Ich lese zur Zeit mit Vergnügen zwei Sekundärwerke zu C. S. Lewis (Live Like A Narnian: Christian Discipleship in Lewis’s Chronicles, C. S. Lewis on the Christian Life) von Joe Rigney (Assistant Professor für Literatur am Bethlehem College, auf Twitter). Rigney hat eine sehr angenehme und überzeugende Art des Umgangs mit C. S. Lewis, nämlich
a) sowohl-als-auch: Lewis hat einen prägenden Einfluss; trotzdem fühlt sich Rigney frei, ihn an Stellen zu korrigieren.
b) so nicht: Einige Scheineinwände von vermeintlich besonders geistlichen Lesern, die Lewis offensichtlich missverstehen, werden entkräftet.
c) aber auch nicht: In einigen Themen überführt Rigney Lewis der eigenen Inkonsistenz, indem er aus dem Werk die Widersprüche zusammenführt.
Sowohl-als-auch: Prägender Einfluss und Korrektur
My reason for viewing my hours (and days and years) in Narnia as time well spent is that I firmly believe that I am a better husband, better father, better friend, better teacher, better son and brother—in sum, a better man and Christian—because of it. (Live Like A Narnian: Christian Discipleship in Lewis’s Chronicles, Introduction)
(A)s much as I love Lewis, I love the truth more. If I believe he is mistaken or misleading on some issue of great importance, then I feel duty bound to address it. Thankfully, I think Lewis would approve of this instinct. He appreciated vigorous debate and certainly did not see himself as above correction. So even the criticisms I offer here are, in their own way, an act of love and charity toward him. (C. S. Lewis on the Christian Life, Kapitel 3)
So nicht: Entlarvung von Schein-Einwänden
In dieser Einstellung wendet er sich zwei Einwänden zu (Live Like A Narnian: Christian Discipleship in Lewis’s Chronicles, Introduction / Kapitel 1):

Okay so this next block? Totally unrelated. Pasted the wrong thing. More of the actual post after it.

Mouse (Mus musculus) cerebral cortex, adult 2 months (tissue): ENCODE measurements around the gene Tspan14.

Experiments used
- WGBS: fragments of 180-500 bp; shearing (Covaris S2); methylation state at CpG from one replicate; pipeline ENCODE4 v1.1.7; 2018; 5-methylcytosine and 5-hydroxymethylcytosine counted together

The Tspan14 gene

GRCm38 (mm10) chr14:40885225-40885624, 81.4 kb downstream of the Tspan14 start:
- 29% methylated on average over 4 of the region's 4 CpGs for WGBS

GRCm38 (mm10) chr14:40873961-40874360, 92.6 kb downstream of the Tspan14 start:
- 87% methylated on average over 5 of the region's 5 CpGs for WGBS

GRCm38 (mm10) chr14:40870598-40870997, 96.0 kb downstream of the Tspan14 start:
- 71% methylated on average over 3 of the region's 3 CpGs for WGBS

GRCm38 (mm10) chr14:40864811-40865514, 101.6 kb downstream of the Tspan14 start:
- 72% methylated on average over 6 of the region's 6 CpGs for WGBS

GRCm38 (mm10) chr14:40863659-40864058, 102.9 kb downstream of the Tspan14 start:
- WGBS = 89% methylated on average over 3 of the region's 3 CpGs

1. Lewis setzt Märchen ein.
Objection 1: Fairy tales give children a false impression of the world. … fairy stories give them a realistic impression of the world. In fact, it is the so-called “realistic” stories that are more likely to deceive them.
Objection 2: They promote escapism in children. … Fairy stories do awaken desires in children, but most often it’s not a desire for the fairy world itself.
Objection 3: They will frighten children. … we are born into a world like that, and hiding it from children actually handicaps them.
Objection 4: Only for children. … adults ought to be able to find more to love in the stories
2. Es geht um Magie.
(T)he power of influencing the world using supernatural forces (i.e., magic) is very real. When used to lead people into idolatry and sin or to oppress and enslave others, it is forbidden. On the other hand, when we acknowledge we ultimately do not control God and his power, and we seek power from the hand of God for the good of people, God’s miraculous signs and wonders through us might be described as a kind of good magic.
Aber auch nicht: Korrektur und Klarstellung
Rigney zögert nicht, Lewis zu korrigieren, etwa beim Thema der Sühne. Er stellt ihm Fragen und versucht sie hypothetisch zu beantworten – eine zielführende Methode (C. S. Lewis on the Christian Life, S. 62ff).
1. “Your attitude toward the theories seems a bit glib. Do you really think that we should just ‘drop’ the picture if it doesn’t help us? If the picture is true, as you say, why not say that we should grow into it? Why not enlarge our minds with the puzzling images rather than retreating from them?”